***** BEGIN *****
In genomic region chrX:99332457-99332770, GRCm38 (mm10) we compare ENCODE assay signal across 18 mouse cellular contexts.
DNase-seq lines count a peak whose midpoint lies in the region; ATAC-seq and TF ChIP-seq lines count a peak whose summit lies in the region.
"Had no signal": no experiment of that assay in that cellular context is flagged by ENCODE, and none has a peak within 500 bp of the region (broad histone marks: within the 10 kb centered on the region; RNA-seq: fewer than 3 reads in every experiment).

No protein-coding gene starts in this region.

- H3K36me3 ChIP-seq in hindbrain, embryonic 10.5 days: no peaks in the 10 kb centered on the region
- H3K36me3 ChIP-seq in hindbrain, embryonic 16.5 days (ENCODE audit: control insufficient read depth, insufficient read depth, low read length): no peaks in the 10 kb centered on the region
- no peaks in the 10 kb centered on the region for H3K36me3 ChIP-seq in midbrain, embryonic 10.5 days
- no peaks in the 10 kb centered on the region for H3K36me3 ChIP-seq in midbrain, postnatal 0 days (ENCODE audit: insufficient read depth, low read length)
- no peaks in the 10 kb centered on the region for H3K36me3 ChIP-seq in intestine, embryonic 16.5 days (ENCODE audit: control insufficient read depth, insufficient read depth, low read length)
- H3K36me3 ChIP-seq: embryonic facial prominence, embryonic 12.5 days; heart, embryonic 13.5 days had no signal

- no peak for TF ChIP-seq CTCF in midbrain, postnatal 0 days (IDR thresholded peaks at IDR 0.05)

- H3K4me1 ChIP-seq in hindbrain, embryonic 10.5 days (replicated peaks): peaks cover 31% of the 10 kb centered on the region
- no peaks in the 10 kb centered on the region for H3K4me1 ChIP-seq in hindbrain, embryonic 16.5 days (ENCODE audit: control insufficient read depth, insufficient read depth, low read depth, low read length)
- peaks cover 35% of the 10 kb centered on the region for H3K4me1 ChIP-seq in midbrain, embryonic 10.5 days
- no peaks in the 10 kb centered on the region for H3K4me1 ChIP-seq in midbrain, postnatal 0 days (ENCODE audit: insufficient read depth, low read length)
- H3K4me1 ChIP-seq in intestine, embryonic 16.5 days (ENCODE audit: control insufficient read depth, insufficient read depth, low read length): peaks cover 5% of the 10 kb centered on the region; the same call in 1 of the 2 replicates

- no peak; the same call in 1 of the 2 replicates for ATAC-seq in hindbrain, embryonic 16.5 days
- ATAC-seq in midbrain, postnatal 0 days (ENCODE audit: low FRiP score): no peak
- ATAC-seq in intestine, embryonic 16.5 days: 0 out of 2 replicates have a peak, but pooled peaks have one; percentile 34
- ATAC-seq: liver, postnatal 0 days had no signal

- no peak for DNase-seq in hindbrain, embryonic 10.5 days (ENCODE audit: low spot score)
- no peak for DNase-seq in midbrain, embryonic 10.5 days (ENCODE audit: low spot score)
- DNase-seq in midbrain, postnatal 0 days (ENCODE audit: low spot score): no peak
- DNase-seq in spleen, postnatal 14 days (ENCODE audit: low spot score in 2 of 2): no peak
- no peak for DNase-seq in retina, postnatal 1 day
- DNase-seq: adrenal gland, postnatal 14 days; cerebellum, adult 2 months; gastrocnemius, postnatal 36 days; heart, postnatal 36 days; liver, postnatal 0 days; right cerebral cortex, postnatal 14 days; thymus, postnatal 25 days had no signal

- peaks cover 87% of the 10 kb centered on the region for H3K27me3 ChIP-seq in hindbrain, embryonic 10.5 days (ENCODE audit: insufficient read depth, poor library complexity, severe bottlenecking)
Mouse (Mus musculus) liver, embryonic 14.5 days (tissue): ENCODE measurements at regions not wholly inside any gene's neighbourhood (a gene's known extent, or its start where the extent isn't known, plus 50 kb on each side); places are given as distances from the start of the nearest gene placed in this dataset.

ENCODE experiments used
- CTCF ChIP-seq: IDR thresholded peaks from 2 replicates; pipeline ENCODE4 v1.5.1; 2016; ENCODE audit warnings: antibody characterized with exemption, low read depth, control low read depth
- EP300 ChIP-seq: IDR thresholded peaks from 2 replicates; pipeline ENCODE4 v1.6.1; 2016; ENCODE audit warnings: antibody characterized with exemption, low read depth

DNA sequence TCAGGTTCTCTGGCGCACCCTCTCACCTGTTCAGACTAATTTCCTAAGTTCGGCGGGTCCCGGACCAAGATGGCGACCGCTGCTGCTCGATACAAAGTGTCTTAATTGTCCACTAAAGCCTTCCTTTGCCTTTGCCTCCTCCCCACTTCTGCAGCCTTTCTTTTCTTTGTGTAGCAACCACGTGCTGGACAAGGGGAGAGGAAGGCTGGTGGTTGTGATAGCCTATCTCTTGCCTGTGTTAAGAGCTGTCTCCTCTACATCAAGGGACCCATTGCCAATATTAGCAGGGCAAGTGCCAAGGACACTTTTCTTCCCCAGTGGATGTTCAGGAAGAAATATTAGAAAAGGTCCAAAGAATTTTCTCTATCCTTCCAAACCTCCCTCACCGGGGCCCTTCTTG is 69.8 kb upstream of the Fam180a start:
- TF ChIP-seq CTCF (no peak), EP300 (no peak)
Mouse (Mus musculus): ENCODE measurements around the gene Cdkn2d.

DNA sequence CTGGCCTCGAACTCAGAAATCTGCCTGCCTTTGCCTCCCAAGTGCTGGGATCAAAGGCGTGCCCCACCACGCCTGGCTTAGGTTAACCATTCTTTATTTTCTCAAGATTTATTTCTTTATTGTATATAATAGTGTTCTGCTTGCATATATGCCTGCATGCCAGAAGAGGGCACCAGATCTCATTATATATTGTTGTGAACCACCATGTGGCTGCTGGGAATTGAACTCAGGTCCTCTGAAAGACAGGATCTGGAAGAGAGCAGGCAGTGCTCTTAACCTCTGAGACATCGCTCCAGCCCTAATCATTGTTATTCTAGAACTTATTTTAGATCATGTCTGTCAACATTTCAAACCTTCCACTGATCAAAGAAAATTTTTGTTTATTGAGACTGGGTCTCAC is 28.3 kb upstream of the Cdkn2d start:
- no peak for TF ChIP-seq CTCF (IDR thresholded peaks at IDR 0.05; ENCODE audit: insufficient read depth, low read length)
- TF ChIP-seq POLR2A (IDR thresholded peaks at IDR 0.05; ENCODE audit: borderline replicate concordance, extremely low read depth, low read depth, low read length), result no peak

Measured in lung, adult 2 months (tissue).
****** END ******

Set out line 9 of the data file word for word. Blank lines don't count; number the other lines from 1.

- no peaks in the 10 kb centered on the region for H3K36me3 ChIP-seq in intestine, embryonic 16.5 days (ENCODE audit: control insufficient read depth, insufficient read depth, low read length)